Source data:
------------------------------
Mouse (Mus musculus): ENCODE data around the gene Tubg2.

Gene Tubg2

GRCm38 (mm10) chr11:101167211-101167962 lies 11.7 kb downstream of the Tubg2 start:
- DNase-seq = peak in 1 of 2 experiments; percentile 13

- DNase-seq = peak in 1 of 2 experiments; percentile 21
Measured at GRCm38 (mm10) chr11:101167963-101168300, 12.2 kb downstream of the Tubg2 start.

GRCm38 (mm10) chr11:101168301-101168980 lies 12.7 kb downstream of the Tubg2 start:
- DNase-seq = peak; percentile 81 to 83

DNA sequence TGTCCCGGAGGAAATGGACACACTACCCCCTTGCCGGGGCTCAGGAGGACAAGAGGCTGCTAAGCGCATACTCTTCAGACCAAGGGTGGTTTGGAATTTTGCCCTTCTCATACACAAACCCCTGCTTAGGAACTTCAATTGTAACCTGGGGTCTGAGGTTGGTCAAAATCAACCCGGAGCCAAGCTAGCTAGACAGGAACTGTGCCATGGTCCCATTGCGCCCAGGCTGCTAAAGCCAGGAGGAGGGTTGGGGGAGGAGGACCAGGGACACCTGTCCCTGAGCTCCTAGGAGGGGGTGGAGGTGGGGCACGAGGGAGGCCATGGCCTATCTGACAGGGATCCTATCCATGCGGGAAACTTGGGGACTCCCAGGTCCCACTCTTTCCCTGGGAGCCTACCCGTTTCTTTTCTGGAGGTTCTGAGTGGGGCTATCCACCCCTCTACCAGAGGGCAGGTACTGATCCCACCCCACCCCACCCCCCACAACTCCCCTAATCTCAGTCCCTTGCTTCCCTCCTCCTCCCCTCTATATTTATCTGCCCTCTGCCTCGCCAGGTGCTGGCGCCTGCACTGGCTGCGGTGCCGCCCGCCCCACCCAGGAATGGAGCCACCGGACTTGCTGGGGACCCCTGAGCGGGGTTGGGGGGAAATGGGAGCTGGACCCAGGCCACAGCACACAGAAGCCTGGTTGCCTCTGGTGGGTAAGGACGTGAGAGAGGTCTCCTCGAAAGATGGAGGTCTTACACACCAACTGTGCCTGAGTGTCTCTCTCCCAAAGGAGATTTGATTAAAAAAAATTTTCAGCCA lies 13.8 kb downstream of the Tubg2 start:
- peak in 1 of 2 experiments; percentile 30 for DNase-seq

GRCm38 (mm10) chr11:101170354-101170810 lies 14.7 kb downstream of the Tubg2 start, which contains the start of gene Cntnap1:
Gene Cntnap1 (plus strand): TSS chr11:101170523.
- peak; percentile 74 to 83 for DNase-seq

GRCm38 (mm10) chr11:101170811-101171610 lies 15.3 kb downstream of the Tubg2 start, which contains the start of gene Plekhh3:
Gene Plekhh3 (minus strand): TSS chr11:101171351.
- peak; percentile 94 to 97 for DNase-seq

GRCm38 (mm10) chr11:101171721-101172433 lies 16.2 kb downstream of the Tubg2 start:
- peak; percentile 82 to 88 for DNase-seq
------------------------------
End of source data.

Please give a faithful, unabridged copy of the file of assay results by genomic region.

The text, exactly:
Mouse (Mus musculus): ENCODE data around the gene Tubg2.

Gene Tubg2

GRCm38 (mm10) chr11:101167211-101167962 lies 11.7 kb downstream of the Tubg2 start:
- DNase-seq = peak in 1 of 2 experiments; percentile 13

- DNase-seq = peak in 1 of 2 experiments; percentile 21
Measured at GRCm38 (mm10) chr11:101167963-101168300, 12.2 kb downstream of the Tubg2 start.

GRCm38 (mm10) chr11:101168301-101168980 lies 12.7 kb downstream of the Tubg2 start:
- DNase-seq = peak; percentile 81 to 83

DNA sequence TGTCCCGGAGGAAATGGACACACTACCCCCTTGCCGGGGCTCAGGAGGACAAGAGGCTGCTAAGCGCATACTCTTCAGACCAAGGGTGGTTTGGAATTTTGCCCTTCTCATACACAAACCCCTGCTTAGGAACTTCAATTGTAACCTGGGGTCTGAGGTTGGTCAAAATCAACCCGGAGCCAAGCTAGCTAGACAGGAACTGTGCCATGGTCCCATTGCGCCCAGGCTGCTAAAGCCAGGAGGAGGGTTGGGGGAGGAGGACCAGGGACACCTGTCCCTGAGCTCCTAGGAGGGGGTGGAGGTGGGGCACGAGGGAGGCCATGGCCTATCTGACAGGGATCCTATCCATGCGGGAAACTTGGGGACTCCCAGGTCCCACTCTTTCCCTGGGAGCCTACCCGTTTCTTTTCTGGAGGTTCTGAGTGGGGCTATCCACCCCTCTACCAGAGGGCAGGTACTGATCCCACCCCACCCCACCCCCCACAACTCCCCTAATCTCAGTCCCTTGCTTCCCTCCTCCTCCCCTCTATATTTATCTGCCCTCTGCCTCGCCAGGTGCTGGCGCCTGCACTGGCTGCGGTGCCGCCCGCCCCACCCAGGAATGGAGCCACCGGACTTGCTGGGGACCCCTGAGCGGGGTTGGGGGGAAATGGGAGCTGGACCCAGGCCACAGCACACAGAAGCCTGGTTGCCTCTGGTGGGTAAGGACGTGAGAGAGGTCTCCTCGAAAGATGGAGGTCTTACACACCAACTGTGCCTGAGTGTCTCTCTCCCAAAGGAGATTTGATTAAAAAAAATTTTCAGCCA lies 13.8 kb downstream of the Tubg2 start:
- peak in 1 of 2 experiments; percentile 30 for DNase-seq

GRCm38 (mm10) chr11:101170354-101170810 lies 14.7 kb downstream of the Tubg2 start, which contains the start of gene Cntnap1:
Gene Cntnap1 (plus strand): TSS chr11:101170523.
- peak; percentile 74 to 83 for DNase-seq

GRCm38 (mm10) chr11:101170811-101171610 lies 15.3 kb downstream of the Tubg2 start, which contains the start of gene Plekhh3:
Gene Plekhh3 (minus strand): TSS chr11:101171351.
- peak; percentile 94 to 97 for DNase-seq

GRCm38 (mm10) chr11:101171721-101172433 lies 16.2 kb downstream of the Tubg2 start:
- peak; percentile 82 to 88 for DNase-seq